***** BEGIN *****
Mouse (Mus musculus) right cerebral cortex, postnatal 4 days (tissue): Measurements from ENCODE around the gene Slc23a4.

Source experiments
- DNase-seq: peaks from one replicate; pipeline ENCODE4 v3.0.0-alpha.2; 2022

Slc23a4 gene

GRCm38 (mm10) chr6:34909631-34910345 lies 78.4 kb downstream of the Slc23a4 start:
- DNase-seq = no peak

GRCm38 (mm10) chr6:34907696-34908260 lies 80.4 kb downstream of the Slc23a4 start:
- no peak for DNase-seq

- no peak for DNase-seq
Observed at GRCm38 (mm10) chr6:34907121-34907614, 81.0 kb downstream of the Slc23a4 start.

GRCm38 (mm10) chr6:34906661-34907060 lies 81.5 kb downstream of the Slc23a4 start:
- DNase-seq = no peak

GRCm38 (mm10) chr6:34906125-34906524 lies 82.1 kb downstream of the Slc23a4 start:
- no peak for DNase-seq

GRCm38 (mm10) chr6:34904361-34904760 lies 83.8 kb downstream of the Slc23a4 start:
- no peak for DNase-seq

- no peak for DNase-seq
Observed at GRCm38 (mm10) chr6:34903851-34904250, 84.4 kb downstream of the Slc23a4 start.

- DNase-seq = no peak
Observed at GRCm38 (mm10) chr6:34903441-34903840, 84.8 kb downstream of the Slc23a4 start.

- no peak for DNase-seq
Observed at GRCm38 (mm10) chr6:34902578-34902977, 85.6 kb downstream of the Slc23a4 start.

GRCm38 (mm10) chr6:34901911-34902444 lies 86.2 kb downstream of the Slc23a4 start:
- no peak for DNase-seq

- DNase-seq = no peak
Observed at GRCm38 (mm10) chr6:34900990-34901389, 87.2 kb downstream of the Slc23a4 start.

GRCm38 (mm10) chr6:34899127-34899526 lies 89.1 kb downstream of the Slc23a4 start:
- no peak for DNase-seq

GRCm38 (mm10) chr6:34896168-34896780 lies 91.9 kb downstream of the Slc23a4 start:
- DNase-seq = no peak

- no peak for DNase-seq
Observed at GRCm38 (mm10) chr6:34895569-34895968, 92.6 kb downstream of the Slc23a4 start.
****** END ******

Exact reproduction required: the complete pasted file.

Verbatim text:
Mouse (Mus musculus) right cerebral cortex, postnatal 4 days (tissue): Measurements from ENCODE around the gene Slc23a4.

Source experiments
- DNase-seq: peaks from one replicate; pipeline ENCODE4 v3.0.0-alpha.2; 2022

Slc23a4 gene

GRCm38 (mm10) chr6:34909631-34910345 lies 78.4 kb downstream of the Slc23a4 start:
- DNase-seq = no peak

GRCm38 (mm10) chr6:34907696-34908260 lies 80.4 kb downstream of the Slc23a4 start:
- no peak for DNase-seq

- no peak for DNase-seq
Observed at GRCm38 (mm10) chr6:34907121-34907614, 81.0 kb downstream of the Slc23a4 start.

GRCm38 (mm10) chr6:34906661-34907060 lies 81.5 kb downstream of the Slc23a4 start:
- DNase-seq = no peak

GRCm38 (mm10) chr6:34906125-34906524 lies 82.1 kb downstream of the Slc23a4 start:
- no peak for DNase-seq

GRCm38 (mm10) chr6:34904361-34904760 lies 83.8 kb downstream of the Slc23a4 start:
- no peak for DNase-seq

- no peak for DNase-seq
Observed at GRCm38 (mm10) chr6:34903851-34904250, 84.4 kb downstream of the Slc23a4 start.

- DNase-seq = no peak
Observed at GRCm38 (mm10) chr6:34903441-34903840, 84.8 kb downstream of the Slc23a4 start.

- no peak for DNase-seq
Observed at GRCm38 (mm10) chr6:34902578-34902977, 85.6 kb downstream of the Slc23a4 start.

GRCm38 (mm10) chr6:34901911-34902444 lies 86.2 kb downstream of the Slc23a4 start:
- no peak for DNase-seq

- DNase-seq = no peak
Observed at GRCm38 (mm10) chr6:34900990-34901389, 87.2 kb downstream of the Slc23a4 start.

GRCm38 (mm10) chr6:34899127-34899526 lies 89.1 kb downstream of the Slc23a4 start:
- no peak for DNase-seq

GRCm38 (mm10) chr6:34896168-34896780 lies 91.9 kb downstream of the Slc23a4 start:
- DNase-seq = no peak

- no peak for DNase-seq
Observed at GRCm38 (mm10) chr6:34895569-34895968, 92.6 kb downstream of the Slc23a4 start.